New analysis has revealed how the pandemic influenced tax growth across the UK, as HMRC received more from Alcohol and Tobacco duties during the 2020/21 tax year than they did for stamp duty.
RIFT Tax Refunds’ data on the total receipts received by HMRC during the first full pandemic tax year of 2020 to 2021 showed a 7.7 per cent annual drop in tax paid compared to the previous year.
The annual total of £584.5m was the lowest seen since the 2015/16 tax year, although it remained some 29 per cent higher than a decade earlier.
Income Tax accounted for 33.1 per cent of these total receipts, up 0.3 per cent annually, with the amount paid from those in full-time employment increasing 1.2 per cent year on year, while Self-Assessment receipts fell by 2.6 per cent annually.
National Insurance accounted for a quarter of all receipts received by HMRC, with VAT (17.4 per cent) and Corporation Tax (8.7 per cent) also accounting for a large proportion of tax paid. Although the latter did see annual declines of 21.7 per and 17.3 per cent respectively.
These annual declines in Self Assessment, VAT and Corporation Tax are no doubt due to a combination of government measures to help businesses survive what was an extremely uncertain time, as well as the drop in earnings suffered by many. But how else has the pandemic shaped the tax landscape?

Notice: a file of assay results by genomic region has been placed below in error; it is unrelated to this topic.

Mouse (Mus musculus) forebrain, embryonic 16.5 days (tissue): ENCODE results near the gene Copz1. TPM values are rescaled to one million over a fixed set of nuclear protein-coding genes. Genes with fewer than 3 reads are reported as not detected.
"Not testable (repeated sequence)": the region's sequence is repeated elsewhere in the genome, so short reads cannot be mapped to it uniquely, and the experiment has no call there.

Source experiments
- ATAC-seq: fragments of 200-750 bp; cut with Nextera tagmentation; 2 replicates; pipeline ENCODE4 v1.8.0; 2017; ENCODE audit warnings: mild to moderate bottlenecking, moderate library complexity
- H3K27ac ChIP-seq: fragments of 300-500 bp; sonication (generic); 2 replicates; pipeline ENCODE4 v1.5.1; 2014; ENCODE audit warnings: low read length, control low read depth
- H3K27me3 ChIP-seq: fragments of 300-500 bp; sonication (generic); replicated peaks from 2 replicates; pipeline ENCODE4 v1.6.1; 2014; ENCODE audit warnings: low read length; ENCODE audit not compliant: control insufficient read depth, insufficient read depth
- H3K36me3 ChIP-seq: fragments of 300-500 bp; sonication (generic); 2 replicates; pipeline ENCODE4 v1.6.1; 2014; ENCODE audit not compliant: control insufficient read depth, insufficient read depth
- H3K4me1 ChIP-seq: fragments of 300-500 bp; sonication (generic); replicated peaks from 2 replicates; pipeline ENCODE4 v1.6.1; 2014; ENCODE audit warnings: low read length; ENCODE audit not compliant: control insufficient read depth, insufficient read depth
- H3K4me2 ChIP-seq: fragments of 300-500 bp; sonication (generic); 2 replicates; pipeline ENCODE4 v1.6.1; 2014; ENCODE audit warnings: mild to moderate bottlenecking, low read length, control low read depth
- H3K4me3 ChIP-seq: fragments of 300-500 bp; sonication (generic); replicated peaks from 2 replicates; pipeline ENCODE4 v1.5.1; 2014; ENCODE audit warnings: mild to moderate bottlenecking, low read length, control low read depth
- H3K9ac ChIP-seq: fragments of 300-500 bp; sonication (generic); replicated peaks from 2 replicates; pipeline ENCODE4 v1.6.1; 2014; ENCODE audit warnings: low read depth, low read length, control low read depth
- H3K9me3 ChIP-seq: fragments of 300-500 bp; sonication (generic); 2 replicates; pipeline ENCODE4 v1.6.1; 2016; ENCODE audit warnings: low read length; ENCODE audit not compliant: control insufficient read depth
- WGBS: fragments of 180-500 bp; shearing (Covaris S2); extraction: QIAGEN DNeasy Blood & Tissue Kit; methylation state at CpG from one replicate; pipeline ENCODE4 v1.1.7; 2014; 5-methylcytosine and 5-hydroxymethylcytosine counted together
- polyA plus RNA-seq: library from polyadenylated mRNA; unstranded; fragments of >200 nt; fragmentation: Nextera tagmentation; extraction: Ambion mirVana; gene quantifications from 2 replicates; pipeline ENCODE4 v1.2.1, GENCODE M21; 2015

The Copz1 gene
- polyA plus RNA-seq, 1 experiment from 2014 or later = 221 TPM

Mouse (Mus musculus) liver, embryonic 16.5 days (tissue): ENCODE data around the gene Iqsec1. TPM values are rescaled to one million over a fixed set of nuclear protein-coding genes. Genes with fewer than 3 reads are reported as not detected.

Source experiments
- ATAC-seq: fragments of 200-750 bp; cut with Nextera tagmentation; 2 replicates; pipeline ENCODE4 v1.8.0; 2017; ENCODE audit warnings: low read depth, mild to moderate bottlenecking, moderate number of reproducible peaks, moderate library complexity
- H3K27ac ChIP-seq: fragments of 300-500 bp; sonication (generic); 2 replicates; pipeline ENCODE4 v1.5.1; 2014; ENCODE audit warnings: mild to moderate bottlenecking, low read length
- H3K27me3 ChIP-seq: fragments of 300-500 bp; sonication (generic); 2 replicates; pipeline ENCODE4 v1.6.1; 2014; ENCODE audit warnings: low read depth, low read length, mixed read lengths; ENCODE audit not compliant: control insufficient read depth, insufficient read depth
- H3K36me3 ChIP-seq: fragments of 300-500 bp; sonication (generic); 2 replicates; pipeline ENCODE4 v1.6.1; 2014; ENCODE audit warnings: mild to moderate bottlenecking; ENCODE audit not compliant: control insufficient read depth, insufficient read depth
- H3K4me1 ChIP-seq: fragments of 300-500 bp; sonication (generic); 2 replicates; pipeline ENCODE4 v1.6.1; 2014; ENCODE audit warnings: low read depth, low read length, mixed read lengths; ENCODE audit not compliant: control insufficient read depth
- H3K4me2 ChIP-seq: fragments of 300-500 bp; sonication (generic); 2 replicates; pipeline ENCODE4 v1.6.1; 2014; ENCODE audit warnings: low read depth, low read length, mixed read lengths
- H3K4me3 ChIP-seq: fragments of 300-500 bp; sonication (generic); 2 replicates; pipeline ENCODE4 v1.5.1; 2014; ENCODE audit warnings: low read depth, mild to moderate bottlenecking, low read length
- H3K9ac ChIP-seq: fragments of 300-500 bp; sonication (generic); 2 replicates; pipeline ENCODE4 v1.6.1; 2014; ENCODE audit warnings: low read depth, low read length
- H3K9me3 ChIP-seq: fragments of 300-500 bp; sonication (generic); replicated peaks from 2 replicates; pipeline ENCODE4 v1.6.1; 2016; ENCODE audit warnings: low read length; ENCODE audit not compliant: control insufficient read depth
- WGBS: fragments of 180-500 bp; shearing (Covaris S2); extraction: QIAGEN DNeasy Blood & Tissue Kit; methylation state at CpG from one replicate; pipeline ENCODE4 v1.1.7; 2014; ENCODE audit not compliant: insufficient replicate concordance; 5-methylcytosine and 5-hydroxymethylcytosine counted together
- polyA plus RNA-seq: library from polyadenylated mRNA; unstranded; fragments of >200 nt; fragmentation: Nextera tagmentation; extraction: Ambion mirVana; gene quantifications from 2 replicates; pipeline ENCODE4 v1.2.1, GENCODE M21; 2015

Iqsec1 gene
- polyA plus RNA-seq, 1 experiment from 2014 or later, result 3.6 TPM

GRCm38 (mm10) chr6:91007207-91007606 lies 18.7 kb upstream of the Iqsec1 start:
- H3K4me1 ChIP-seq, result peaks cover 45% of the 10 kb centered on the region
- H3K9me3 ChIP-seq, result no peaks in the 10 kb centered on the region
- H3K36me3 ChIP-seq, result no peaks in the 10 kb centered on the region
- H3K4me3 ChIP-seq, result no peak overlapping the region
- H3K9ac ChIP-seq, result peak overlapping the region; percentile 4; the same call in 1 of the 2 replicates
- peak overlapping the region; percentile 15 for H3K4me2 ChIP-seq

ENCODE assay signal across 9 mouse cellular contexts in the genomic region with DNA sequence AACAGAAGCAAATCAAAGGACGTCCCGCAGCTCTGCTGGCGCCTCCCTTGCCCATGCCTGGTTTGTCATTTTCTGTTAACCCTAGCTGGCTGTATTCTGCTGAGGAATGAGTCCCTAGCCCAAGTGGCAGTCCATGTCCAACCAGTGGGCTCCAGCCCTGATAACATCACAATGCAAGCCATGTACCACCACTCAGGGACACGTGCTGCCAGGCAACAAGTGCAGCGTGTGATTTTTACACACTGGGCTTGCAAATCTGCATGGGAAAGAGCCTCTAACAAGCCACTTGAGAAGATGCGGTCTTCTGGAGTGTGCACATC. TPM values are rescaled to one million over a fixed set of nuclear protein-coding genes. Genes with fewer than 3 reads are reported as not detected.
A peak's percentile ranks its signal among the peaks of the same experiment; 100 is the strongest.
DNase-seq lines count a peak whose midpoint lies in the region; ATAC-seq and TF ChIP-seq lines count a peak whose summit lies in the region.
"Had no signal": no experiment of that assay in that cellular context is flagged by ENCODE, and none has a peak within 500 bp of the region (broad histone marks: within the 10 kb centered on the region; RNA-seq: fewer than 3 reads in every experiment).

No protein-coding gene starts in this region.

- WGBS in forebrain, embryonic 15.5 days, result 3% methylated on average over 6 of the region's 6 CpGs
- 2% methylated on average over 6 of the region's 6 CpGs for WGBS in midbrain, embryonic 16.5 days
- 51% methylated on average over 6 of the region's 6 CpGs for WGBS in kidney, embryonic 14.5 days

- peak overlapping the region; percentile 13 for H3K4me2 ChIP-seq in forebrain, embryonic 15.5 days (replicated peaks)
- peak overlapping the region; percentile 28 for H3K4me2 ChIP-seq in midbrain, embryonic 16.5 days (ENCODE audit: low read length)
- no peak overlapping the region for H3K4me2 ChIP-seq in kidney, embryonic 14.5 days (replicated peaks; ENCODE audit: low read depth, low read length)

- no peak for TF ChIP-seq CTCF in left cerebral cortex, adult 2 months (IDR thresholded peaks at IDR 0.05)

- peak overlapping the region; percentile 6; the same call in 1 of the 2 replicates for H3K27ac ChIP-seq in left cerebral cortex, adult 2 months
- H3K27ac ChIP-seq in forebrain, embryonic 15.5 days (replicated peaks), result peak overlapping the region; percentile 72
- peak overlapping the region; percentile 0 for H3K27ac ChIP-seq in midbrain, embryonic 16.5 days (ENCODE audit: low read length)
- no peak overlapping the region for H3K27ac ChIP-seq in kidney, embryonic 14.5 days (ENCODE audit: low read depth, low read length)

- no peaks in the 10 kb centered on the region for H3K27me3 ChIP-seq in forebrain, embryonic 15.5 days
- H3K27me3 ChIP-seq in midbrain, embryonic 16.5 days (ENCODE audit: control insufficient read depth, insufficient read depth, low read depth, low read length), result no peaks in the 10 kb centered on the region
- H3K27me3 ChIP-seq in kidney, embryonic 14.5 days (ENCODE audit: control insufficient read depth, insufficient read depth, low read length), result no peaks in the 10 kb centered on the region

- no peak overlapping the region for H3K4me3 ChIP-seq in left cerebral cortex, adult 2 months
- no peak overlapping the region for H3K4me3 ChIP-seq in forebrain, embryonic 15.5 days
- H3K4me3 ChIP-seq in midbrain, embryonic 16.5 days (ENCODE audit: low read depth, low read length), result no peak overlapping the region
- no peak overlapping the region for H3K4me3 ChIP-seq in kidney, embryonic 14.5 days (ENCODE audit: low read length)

Further pandemic influence
The influence of the pandemic is also clear across a number of other areas. With widespread travel bans only easing in recent months, it’s no surprise that HMRC saw a 83.9 per cent annual decline in receipts received via Air Passenger Duty, falling to a total of just £585m in 2020/21.
Chief exec of RIFT Tax Refunds, Bradley Post, commented: “The notable decline in tax paid for Air Passenger Duties demonstrates the torrid time that was endured by the travel sector as a result of travel restrictions, while the impact of the stamp duty holiday is also clear with receipts falling by a quarter.”
The choice to suspend Stamp Duty Land Tax on property purchases from July 2020 saw the level of stamp duty tax paid drop by a quarter when compared to the previous year, accounting for just 1.5 per cent of total receipts received by HMRC, although the overall total still sat at £8.7m.
In fact, despite a pandemic property market boom pushing house prices up by over ten per cent, Alcohol and Tobacco Duties both accounted for a higher proportion of total tax paid compared to Stamp Duty, and also saw a year on year uplift of 2.3 per cent and 13.2 per cent respectively. During 2020/21, the UK paid £12.1m in Alcohol Duty and almost £10m in Tobacco Duty.